# Mathematician Explains a Weird Feature of Coin Flips

File under: possibly useful information to share at the next cocktail party.

File under: possibly useful information to share at the next cocktail party.

Math is basically magic. So it’s no surprise that a clever use of the Fibonacci numbers—a series of numbers (1, 2, 3, 5, 8, etc.) where each number is the sum of the two preceding numbers—and a super-slick shuffling method can combine for a card trick that makes it impossibly easy to guess the number and suit of the…

In other news, a bear shits in the woods and the Pope is Catholic.

Assuming you can say two digits a second and have evolved beyond the need for food, sleep, or a social life, the largest prime number ever discovered would take you more than four months to even say. So you’ll forgive the Great Internet Mersenne Prime Search project, the impressive minds behind the discovery, if they…

Here’s a nice, simple topic for first thing on a Friday morning: do numbers really exist? Well, do they?

Most people will probably remember the times tables from primary school quizzes. There might be patterns in some of them (the simple doubling of the 2 times table) but others you just learnt by rote. And it was never quite clear just why it was necessary to know what 7 x 9 is off the top of your head.

Lincoln Chafee has launched Democratic presidential bid with at least one interesting proposal: he wants the U.S. to go metric.

The practice of pricing fuel with a fraction of a penny is thought to have started around the 1930s. While we can’t be sure who was the first to price fuel this way, it seems to have become relatively commonplace across the United States all the sudden around the same time. So what happened? In short- taxes and the…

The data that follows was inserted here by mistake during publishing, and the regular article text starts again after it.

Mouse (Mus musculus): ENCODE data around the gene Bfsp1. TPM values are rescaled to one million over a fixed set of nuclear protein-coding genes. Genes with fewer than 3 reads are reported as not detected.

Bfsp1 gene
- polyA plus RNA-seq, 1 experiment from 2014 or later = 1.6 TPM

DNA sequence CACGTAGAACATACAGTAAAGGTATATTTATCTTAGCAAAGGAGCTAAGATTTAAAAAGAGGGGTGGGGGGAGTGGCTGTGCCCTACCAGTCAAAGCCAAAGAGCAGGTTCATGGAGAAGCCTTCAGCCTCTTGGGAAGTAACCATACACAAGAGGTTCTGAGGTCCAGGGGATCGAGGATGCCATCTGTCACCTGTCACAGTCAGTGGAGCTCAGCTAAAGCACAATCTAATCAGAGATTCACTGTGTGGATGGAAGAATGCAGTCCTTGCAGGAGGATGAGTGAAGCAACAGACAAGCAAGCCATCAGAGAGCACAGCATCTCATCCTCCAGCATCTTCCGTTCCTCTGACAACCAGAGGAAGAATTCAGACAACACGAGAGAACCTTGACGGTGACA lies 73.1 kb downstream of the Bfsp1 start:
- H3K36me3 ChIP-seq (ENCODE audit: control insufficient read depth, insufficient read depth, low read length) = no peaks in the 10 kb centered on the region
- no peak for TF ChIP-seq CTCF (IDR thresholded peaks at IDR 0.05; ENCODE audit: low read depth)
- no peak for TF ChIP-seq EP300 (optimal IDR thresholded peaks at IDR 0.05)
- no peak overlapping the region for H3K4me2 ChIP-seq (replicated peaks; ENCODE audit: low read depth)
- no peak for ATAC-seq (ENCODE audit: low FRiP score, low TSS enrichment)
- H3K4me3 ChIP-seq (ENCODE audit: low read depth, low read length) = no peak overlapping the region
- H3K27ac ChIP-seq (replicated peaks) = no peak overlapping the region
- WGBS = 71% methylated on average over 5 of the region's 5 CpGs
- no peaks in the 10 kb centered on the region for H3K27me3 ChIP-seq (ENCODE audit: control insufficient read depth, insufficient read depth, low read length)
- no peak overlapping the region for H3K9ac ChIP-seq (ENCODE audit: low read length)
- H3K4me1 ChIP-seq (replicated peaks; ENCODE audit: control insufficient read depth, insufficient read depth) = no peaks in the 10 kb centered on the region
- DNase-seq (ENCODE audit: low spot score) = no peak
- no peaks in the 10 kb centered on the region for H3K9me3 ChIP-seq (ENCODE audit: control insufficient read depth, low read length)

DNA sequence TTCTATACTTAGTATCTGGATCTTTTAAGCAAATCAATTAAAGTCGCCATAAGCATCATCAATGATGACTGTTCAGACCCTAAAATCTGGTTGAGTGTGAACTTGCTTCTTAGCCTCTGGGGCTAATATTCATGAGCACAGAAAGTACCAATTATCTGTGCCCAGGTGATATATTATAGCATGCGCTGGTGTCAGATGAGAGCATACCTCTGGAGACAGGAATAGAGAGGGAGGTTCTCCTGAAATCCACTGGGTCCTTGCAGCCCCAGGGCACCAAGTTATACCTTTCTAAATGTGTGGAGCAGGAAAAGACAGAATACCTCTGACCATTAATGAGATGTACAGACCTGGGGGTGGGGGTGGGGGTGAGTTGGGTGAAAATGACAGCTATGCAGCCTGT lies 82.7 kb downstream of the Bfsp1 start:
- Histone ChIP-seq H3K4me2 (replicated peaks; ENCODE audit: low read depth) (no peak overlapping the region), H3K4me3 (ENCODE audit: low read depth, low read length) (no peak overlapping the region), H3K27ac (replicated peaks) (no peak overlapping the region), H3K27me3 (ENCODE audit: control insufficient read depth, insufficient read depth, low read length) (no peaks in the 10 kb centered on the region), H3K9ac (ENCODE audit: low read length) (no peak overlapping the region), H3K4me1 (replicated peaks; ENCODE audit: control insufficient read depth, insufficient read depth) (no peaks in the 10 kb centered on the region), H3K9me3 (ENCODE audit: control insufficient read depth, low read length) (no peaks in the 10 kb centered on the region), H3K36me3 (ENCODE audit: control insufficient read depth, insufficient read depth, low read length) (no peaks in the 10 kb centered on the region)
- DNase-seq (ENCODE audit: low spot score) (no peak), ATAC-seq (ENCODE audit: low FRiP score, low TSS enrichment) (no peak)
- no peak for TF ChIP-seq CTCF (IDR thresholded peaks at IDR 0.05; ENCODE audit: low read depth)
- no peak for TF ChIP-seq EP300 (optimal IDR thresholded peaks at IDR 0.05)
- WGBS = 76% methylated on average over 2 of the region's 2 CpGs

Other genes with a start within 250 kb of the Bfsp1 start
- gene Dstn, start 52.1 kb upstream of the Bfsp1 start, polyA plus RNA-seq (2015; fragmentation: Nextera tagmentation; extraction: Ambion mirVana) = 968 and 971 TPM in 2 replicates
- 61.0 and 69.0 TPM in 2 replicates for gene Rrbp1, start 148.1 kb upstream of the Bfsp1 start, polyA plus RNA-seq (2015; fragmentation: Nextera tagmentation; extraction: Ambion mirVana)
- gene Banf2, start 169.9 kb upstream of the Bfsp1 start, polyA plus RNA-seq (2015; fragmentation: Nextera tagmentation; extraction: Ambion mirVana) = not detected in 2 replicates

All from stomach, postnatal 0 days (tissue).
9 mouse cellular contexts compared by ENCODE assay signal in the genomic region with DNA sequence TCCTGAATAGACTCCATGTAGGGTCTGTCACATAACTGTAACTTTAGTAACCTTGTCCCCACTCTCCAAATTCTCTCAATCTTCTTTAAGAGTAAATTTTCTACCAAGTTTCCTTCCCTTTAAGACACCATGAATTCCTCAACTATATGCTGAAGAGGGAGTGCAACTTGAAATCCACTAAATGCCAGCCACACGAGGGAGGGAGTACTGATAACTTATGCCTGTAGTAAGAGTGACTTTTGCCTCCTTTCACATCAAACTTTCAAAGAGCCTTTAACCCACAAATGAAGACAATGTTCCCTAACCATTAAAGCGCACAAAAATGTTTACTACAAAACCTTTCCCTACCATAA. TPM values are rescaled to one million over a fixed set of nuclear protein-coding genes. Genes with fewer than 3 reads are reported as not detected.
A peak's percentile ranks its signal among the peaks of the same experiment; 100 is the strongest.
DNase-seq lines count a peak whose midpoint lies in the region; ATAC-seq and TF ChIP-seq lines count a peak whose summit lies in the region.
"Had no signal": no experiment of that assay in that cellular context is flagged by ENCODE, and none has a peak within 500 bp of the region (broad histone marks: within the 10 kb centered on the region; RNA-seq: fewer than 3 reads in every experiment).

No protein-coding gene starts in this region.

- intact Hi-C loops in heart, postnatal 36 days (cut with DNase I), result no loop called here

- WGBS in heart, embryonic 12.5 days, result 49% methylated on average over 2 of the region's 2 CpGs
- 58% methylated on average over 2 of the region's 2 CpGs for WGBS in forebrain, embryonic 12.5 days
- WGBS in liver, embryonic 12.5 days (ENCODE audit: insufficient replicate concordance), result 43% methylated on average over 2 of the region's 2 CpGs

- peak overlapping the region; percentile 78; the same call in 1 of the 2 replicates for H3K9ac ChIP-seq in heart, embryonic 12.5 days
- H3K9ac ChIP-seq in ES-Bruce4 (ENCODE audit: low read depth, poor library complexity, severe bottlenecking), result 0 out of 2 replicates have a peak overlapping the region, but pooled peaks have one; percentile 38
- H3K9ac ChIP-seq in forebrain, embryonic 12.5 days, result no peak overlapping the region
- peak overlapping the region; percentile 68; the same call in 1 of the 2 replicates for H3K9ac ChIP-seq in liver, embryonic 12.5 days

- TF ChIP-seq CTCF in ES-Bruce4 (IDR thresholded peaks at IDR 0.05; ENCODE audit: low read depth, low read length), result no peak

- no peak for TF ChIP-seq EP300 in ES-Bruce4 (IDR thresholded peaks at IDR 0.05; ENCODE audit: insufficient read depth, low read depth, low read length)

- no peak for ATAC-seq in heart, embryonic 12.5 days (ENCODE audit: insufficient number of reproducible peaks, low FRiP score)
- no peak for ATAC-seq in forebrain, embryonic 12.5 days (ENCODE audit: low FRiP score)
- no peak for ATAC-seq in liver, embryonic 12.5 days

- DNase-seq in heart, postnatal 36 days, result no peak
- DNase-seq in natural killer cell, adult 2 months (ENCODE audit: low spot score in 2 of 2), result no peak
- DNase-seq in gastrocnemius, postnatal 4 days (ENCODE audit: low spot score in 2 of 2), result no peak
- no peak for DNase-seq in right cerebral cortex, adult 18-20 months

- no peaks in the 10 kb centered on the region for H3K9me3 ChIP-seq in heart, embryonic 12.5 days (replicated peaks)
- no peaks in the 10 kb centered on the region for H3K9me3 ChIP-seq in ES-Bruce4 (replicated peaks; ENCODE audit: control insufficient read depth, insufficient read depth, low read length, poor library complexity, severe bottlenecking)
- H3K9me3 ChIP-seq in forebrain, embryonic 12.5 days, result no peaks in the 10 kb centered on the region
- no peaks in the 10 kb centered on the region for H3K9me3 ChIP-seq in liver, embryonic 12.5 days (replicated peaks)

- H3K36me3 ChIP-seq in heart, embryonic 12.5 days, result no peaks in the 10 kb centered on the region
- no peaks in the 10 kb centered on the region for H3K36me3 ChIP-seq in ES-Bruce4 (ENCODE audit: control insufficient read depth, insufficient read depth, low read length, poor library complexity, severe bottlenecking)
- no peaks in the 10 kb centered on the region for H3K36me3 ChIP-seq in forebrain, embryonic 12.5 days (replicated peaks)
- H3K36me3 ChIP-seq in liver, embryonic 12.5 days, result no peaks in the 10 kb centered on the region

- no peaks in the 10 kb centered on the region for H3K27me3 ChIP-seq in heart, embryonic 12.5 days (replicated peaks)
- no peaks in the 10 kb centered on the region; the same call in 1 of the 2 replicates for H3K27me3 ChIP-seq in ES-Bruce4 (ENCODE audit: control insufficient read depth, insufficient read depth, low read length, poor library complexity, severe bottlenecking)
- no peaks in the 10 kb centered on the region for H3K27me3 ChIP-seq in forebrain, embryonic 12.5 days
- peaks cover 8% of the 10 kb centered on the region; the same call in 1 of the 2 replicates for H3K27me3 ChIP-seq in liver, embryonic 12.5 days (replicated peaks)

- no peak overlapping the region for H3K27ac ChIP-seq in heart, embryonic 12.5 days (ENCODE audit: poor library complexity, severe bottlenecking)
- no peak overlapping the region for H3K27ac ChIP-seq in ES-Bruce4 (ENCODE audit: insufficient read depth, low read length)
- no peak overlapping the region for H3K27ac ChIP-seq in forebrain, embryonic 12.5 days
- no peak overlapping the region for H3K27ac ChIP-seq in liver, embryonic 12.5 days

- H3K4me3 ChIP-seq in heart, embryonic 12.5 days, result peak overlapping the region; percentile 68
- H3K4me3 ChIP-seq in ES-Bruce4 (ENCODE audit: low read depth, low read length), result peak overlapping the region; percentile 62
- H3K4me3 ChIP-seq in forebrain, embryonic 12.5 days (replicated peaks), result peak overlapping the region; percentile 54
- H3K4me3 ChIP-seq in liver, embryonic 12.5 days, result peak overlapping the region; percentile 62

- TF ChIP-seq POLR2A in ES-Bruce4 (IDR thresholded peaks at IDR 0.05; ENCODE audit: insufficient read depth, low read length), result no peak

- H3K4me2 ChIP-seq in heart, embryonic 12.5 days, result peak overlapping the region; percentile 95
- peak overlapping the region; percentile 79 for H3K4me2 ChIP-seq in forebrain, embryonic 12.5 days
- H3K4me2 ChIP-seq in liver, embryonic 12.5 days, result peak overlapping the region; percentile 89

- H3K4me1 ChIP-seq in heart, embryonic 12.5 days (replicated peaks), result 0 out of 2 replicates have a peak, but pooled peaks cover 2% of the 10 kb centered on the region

When you throw a coin in the air to make a decision, you'd expect the outcome of the toss to be 50-50 whether you catch it or let it land on the ground. But, according to randomness expert Persi Diaconis, that's simply not true.

The digital world runs on binary. But while numbers made up of ones and zeroes is easy enough to get your head round, what happens when you need to express a negative number in digital form?

So, you want ensure you always win whenever you play the wonderful time-waster that is Dots and Boxes? The secrets, believe it or not, is not to get greedy.

Ever wondered what the numbers on your toaster... really... mean? This video explains.

For hundreds of years, x has been the go-to symbol for the unknown quantity in mathematical equations. So who started this practice?

Although the task of determining how many people attend something as large as say, a political rally or a protest may seem like a daunting, almost impossible undertaking to do with any accuracy, with some basic information, it's actually not that difficult to get reasonably accurate results.

Though you might not often need to do it, reading text in binary in surprisingly straightforward. Here's your new nerdy party trick.

The Field medal is mathematics' answer to the Nobel Prize, and this year's winners have just been announced. Amongst them is Manjul Bhargava, one of the youngest people to be made a full professor at Princeton University, aged 28, whose work is inspired by... the Rubik's Cube?

To any good nerd, numbers are inherently interesting, whether they're square, primes, part of the Fibonacci sequence... whatever. But some numbers aren't so special—so what's the most boring one?

Imagine that you have the ability to know how many times people lied in their life. Or how many days they will live just by looking at a number displayed on the top of their heads. That's the premise of this mind-twisting short film by Robert Hloz: Two people with that rare ability meet randomly on the street.

Before the 1960s, the United States didn't have one universal phone number for Americans to call if they needed help from the police or fire department. Callers simply had to know the phone number for each department in the area they were currently in.

Some people gobble up algebra and calculus like their life depended on it; others would rather poke pins into their eyes than solve a simultaneous equation. But why is that?